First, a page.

7. I suspect most people who participate in the playtest will do it mostly for fun. That means they will focus mostly on models they find cool, interesting or powerful. That's what I want to do as well, because realistically speaking, I won't be playing and reporting dozens of games. I don't have unlimited amounts of time for playing Malifaux and neither do my friends. I would really appreciate if you dedicated your time to testing the underpowered models, since that presumably is the right thing for you to do, because you feel at liberty to write comments like that. You do not seem to understand the amount of statistical data that would be needed from the playtests to draw mathematically sound conclusions about the power levels of all the models in the game. It is literally impossible to balance the game based on playtesting alone.
  8. I was playing Lucius at his worst (after Malifaux child errata, before wave 3) against Mei Feng, in a killy scenario, and my opponent's deck was on fire.
  9. So if someone wants to claim that a model is obviously shitty, they have to play multiple games with said shitty model. That sounds absolutely awful. I'm not getting paid enough for playtesting to actually do something I don't enjoy. It's not like I can even cut down the workload by taking all the shitty models in a single crew, because then no one will know which of the shitty models caused the game to go to shit. And what happens if I should actually win a game with the hot pile of garbage, because I played against the guy, who now has about 0/1/100 W/D/L ratio against me? (There actually is a guy like that.) Is the pile of garbage suddenly viable?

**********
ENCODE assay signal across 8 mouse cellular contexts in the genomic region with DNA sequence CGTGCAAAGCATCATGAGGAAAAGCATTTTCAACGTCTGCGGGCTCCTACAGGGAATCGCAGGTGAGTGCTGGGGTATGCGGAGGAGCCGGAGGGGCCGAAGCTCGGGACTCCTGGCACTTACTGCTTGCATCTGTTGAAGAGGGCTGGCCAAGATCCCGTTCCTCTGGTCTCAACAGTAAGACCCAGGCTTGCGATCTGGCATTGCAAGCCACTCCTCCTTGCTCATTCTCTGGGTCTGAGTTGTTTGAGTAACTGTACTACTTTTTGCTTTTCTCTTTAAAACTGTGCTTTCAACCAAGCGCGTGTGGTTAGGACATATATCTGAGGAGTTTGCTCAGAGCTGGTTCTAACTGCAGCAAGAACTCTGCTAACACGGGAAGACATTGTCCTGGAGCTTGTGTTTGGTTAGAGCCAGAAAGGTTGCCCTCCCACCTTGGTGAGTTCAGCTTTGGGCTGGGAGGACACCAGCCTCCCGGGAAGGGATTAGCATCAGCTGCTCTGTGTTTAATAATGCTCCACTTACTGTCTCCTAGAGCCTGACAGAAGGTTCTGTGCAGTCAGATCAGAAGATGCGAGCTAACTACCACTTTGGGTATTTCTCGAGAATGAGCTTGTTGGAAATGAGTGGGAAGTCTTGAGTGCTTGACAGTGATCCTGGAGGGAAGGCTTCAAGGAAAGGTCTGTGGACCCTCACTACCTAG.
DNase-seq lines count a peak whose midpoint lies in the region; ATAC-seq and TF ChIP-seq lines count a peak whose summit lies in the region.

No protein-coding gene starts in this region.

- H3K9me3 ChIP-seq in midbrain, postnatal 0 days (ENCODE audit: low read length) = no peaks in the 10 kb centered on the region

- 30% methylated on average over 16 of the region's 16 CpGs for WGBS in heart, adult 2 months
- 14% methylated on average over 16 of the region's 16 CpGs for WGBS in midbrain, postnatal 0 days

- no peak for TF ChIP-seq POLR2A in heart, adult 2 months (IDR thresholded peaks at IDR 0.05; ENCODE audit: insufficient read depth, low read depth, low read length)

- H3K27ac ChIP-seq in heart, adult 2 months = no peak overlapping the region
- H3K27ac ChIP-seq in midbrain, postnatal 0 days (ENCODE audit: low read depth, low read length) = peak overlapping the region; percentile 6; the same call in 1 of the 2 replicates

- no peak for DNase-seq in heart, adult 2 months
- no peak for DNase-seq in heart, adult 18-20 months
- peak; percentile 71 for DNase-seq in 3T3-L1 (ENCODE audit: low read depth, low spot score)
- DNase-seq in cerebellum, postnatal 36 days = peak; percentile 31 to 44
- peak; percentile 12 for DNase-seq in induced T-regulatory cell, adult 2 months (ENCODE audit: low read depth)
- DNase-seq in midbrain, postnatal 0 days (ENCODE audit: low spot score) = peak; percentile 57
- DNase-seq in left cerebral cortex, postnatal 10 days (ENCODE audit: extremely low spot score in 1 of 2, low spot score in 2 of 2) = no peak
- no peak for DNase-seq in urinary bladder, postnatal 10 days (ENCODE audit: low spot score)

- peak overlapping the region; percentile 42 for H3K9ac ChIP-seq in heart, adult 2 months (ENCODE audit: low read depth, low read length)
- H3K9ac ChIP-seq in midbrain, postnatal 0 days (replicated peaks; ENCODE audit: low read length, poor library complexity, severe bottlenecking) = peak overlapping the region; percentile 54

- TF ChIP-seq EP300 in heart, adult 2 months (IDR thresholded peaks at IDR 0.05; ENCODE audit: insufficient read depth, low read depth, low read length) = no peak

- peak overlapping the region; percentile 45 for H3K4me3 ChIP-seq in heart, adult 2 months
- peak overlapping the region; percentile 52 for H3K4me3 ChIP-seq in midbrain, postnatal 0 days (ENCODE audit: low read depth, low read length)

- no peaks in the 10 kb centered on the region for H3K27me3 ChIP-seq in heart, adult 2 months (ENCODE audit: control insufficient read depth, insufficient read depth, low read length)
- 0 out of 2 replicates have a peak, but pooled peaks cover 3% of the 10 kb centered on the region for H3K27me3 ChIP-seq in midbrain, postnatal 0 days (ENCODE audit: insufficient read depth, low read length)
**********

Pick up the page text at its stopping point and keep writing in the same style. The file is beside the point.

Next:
10. What you are asking is essentially impossible. No one can demonstrate conclusively with playtesting that a model is not good enough. How would you even go about doing that?
  11. It seriously took them that long to bring him in line? Oh, wow...
  12. Both theorycrafting and testing can be done with very different levels of expertise and effort. I have also seen numerous game reports that got some important rules wrong, didn't include key synergies for models and used models very inefficiently. Not all theoretical analysis needs to be based on mathematics, but mine often is, at least partially.